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Cardiovascular examination frequently appears in OSCEs.  You’ll be expected to pick up the relevant clinical signs using your examination skills. This cardiovascular examination OSCE guide provides a clear step by step approach to examining the cardiovascular system, with an included video demonstration.  Check out the cardiovascular examination OSCE mark scheme here.


Wash hands

Introduce yourself

Confirm patient details – name / DOB

Explain the examination

Gain consent

Position the patient at 45° with their chest exposed

Ask if the patient has any pain anywhere before you begin!

General inspection

Bedside – treatments or adjuncts?GTN spray / O2 / medication / mobility aids

Comfortable at rest? – does the patient look in pain?

Shortness of breath at rest?

Malar flush – plum red discolouration of cheeks – may suggest mitral stenosis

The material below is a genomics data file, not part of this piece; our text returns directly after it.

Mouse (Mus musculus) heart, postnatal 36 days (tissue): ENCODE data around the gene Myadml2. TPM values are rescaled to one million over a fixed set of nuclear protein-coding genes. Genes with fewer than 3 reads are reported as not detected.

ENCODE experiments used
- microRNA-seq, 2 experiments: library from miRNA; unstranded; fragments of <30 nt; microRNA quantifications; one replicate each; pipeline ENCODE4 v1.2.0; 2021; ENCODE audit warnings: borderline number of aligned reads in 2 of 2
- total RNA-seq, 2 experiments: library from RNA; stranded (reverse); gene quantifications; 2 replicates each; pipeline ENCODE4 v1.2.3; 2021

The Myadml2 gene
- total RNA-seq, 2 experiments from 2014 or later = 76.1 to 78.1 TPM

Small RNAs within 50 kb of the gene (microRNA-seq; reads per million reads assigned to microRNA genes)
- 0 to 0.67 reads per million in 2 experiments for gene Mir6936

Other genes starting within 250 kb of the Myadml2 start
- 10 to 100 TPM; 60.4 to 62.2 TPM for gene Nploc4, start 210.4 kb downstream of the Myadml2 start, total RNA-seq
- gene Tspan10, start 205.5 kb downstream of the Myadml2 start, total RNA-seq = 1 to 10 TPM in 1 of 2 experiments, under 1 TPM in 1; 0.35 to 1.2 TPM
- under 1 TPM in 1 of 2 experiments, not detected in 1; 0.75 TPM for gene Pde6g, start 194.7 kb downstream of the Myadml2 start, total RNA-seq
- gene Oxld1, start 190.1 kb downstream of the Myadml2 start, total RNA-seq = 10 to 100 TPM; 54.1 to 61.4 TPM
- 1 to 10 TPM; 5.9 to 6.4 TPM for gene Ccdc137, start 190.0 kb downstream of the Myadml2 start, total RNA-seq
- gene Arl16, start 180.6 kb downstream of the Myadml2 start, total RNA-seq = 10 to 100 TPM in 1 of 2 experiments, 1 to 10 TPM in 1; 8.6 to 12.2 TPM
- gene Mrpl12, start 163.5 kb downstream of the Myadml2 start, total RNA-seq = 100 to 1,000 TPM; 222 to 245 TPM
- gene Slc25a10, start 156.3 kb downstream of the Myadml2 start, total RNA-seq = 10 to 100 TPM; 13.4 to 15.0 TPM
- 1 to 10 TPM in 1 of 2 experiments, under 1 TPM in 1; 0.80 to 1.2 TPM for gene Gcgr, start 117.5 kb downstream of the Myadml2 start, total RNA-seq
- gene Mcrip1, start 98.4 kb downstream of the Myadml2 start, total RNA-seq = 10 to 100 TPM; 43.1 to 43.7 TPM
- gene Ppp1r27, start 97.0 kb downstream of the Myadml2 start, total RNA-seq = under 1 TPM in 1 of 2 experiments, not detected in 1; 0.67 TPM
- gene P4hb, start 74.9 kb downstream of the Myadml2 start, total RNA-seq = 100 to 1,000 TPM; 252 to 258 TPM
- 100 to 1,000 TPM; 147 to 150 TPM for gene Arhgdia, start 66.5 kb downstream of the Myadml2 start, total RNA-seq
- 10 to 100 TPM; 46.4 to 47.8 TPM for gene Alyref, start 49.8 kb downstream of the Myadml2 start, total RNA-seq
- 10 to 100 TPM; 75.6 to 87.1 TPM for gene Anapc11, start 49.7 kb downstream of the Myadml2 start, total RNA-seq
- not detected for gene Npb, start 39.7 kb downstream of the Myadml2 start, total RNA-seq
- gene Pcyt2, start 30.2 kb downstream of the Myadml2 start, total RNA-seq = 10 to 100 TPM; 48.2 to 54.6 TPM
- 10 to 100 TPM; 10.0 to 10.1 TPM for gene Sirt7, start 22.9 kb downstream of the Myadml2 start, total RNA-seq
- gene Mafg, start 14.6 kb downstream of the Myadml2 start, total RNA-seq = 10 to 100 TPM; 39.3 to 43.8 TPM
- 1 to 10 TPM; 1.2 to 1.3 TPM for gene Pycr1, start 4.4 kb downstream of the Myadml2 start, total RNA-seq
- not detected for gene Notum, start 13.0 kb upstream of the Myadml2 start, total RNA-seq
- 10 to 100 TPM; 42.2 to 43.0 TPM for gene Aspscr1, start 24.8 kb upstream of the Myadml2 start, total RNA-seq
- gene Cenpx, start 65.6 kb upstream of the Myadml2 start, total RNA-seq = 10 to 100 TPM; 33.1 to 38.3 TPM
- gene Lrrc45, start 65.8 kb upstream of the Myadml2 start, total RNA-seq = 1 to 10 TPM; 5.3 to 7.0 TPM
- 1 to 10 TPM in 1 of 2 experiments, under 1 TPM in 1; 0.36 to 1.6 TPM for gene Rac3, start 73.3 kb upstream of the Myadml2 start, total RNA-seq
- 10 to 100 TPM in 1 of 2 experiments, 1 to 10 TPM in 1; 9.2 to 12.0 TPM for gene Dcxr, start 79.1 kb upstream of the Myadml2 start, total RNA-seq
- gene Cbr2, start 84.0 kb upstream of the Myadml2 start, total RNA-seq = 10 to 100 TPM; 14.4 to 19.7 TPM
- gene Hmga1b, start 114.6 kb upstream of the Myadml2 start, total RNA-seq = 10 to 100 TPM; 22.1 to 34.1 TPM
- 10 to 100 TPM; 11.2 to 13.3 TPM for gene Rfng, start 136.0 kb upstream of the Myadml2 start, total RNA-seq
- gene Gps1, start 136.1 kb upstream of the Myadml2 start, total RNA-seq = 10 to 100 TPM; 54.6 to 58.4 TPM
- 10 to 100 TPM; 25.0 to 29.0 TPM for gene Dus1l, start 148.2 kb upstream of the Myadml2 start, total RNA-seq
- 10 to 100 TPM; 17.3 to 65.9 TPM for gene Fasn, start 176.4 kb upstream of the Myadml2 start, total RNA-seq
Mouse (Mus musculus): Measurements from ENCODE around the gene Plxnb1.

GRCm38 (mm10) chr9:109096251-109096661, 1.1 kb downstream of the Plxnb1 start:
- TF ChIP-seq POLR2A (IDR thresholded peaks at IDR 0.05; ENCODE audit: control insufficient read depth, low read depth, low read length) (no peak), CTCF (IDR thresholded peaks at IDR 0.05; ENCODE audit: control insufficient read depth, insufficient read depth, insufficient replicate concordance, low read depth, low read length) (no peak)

Inspect chest – scars or visible pulsations?

Inspect legs – harvest site scars / peripheral oedema / missing limbs or toes


Hands out with palms facing downwards

Splinter haemorrhages – reddish / brown streaks on the nail bed – bacterial endocarditis

Finger clubbing:

  • Ask the patient to place the nails of their index fingers back to back
  • In a healthy individual you should be able to observe a small diamond shaped window (Schamroth’s window)
  • When finger clubbing is present this window is lost
  • Finger clubbing has a number of causes including infective endocarditis and cyanotic congenital heart disease


Hands out with palms facing upwards

Colour – dusky bluish discolouration (cyanosis) suggests hypoxia

Temperature – cool peripheries may suggest poor cardiac output / hypovolaemia

Sweaty/clammycan be associated with acute coronary syndrome

Janeway lesions – non-tender maculopapular erythematous palm pulp lesions – bacterial endocarditis

Osler’s nodes tender red nodules on finger pulps / thenar eminence – infective endocarditis

Tar staining – smoker – risk factor for cardiovascular disease

Xanthomata – raised yellow lesions – often noted on tendons of wrist –  caused by hyperlipidaemia

Capillary refill time – normal is <2 seconds – if prolonged may suggest hypovolaemia

  • Inspect nails


Radial pulse – assess rate and rhythm

Radio-radial delay:

  • Palpate both radial pulses simultaneously
  • They should occur at the same time in a healthy adult
  • A delay may suggest aortic coarctation